May 10th, 2009

2D Wireless POV Device

2D Wireless POV Device

When POVs first appeared in advertising panels i used to wonder how are the characters diplayed. Seemed like magic. Later on i found out its because of our eyes’ inertia. Where you needed a large number of LEDs to display a message, now you just need to spin a few LEDs. The rotation speed must be fast enough to display at least 10 frames per second, complex graphics may require a higher value between 15 and 30 fps, movies usually have between 24 and 30 fps.

This project will show you with great details how to build such a device. It is not an easy build, it takes a fair amount of tweaking to get it to work but the results can be spectacular. The developers of this project decided on a modular design, putting an emphasis on interactivity. In the end they came up with a very customizable POV that can display images you upload wirelessly and that you can manage in real time.

The microcontroller used is the Atmega644, leds are driven with the MAX6971 IC and Xbee modules provide the wireless serial communication between the POV and the PC from which you upload the image. A GUI written in Java makes this task easy for you.

The LEDs are place on a different PCB than the rest of electronics, this way it can be easily upgraded to a 3D version. The motor part needs some attention because you will have to carefully balance the LED board, you will deal with a lot of vibrations and the speed of rotation can be quite dangerous. Also there will be some tweaking involved when you will build the brushing system to power up the LEDs.

The motor has a separate power supply so that the main PCB won’t pick up noise. A HALL sensor is used to count the rotations and give the position of the LED board. When real time management of the display is not desired, the POV can use the picture stored in its EEPROM.

In order to power it, you will need a 9v power adapter that can deliver at least 1.1A for the electronics boards. Since the motor is powered from different source, you will need to meet your motor’s requirments. The one used in the project had its own 5V/2.5A power supply.

The cost for building this project is a little higher than 50$ and you can further reduce that if you already have some of the needed parts . All schematics and code are found in the project, below you can see the POV in action.
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2D Wireless POV Device: [Link][Via]

Replace iPhone front panel

“Operator?! I need an exit!” I bet if iPhone existed when they shot The Matrix they would’ve used it. It’s a great device and can really get you on antidepressants when it gets damaged somehow. There are however some problems that you can fix yourself, for example a cracked front panel. The iPhone is a little more difficult than regular phones to open so you will need some tools but nothing very exotic.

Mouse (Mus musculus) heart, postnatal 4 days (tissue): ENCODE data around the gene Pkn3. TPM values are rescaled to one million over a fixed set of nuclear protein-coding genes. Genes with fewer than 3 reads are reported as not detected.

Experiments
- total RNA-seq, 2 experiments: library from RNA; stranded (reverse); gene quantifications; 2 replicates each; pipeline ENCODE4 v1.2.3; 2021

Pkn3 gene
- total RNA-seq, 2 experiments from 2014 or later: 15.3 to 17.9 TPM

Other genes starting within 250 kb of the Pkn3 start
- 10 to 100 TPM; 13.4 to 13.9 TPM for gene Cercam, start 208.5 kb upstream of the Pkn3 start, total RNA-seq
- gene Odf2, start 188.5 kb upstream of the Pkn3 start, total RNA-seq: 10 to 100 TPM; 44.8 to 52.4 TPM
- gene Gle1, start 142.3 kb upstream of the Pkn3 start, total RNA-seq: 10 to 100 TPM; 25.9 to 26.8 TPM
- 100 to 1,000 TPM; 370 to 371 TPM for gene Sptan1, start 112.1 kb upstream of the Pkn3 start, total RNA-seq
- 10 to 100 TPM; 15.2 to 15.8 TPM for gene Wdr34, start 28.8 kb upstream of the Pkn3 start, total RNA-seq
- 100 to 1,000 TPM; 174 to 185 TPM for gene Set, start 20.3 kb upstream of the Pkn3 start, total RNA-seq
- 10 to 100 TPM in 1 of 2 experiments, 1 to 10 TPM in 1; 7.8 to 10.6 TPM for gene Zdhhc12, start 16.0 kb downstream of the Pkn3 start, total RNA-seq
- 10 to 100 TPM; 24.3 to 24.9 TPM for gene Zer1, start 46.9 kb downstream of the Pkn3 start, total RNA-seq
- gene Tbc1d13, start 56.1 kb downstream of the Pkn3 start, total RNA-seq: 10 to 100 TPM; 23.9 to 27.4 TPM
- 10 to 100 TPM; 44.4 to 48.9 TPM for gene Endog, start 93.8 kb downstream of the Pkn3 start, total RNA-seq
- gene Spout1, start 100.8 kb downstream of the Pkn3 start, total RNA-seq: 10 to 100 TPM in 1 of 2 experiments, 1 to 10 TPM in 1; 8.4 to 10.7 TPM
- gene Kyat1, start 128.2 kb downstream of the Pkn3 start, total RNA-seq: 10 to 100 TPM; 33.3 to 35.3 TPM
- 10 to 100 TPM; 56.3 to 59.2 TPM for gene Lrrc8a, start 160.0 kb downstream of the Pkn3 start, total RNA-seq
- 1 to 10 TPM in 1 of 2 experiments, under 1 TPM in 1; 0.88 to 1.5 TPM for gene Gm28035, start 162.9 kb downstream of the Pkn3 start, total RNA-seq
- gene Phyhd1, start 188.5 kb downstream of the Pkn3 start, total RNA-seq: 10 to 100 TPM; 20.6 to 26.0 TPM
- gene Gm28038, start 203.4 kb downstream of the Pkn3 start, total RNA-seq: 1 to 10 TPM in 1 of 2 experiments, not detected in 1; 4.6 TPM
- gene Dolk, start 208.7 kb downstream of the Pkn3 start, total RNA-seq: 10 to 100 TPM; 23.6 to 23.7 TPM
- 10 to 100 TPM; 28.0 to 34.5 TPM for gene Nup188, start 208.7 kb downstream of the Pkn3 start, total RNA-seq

Since you will be dealing with small and sensitive mechanical and electronic parts you must be very careful and meticulous. Specially when you are using metallic tools that can scratch or slip and damage some other component. If you tried to open the older iPhone you will be pleased to know the newer iPhone 3G is more friendly in that matter. The display can now be detached from the front panel with little care.  The front panel glass is glued to the rest of the case, but the glue gets soft if you heat it.

It is very well suggested to put the screws and other parts that come off on some scotch tape so you don’t lose them. A magnet also works very well for screws.

With some care the results can be excellent and your iPhone will be back in shape. So get to work and enjoy.

Learn how to replace iPhone’s front panel: [Link]

March 24th, 2009

Compact 64 pixel display

Compact 64 pixel display

This is probably the most compact led matrix display ever, you need the ATtiny2313 and 88 Led matrix and off course two AA batteries for power. The micro controller is on the back of the display, soldered directly to the pins, since the voltage of two AA cells is around 3V you don’t need the current limiting resistors either. Just remember to use the low voltage type of micro controller like the ATTINY2313V-10PU the ATTINY2313-20PU won’t work, and in case of powering from 5V put some 100Ohm resistors in series with the leds.

This project can be easily adapted to other controller or display, but the ATtiny2313 and the LEDMS88R’s pin configuration fit together perfectly, no need for wire bridges to match the right pins.

With the 64 pixels you can’t display complex messages but there is enough resolution to achieve some eye catching animations, and the battery will last for two weeks. The size can be further reduced if you use small, coin shaped lithium cells instead of the bulky AA batteries.

Compact 64 pixel display: [link]